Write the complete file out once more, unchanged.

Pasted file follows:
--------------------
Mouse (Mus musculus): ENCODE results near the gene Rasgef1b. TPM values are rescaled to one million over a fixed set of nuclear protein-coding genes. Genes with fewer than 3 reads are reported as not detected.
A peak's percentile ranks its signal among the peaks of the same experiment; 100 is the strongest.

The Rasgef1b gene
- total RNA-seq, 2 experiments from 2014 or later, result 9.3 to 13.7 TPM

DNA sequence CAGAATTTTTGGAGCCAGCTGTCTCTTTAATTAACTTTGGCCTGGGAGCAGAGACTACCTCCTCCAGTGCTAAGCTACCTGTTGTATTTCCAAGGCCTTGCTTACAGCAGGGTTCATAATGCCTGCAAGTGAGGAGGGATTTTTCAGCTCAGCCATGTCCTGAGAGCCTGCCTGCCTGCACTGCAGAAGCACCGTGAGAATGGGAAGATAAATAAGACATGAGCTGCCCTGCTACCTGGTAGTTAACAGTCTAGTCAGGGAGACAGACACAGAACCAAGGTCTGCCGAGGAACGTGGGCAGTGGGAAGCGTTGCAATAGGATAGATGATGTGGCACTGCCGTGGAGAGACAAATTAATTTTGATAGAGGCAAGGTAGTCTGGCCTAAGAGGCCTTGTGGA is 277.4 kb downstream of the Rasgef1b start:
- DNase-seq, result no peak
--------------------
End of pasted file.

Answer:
Mouse (Mus musculus): ENCODE results near the gene Rasgef1b. TPM values are rescaled to one million over a fixed set of nuclear protein-coding genes. Genes with fewer than 3 reads are reported as not detected.
A peak's percentile ranks its signal among the peaks of the same experiment; 100 is the strongest.

The Rasgef1b gene
- total RNA-seq, 2 experiments from 2014 or later, result 9.3 to 13.7 TPM

DNA sequence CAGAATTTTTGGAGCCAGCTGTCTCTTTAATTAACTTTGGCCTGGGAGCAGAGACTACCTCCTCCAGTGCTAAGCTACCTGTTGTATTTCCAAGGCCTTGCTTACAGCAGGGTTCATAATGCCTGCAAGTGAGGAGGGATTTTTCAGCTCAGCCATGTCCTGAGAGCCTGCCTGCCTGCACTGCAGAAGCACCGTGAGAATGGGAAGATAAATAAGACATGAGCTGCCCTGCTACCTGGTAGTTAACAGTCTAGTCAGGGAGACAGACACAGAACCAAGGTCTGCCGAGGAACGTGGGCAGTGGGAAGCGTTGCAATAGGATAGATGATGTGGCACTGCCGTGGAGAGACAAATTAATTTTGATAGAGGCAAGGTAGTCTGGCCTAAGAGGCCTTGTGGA is 277.4 kb downstream of the Rasgef1b start:
- DNase-seq, result no peak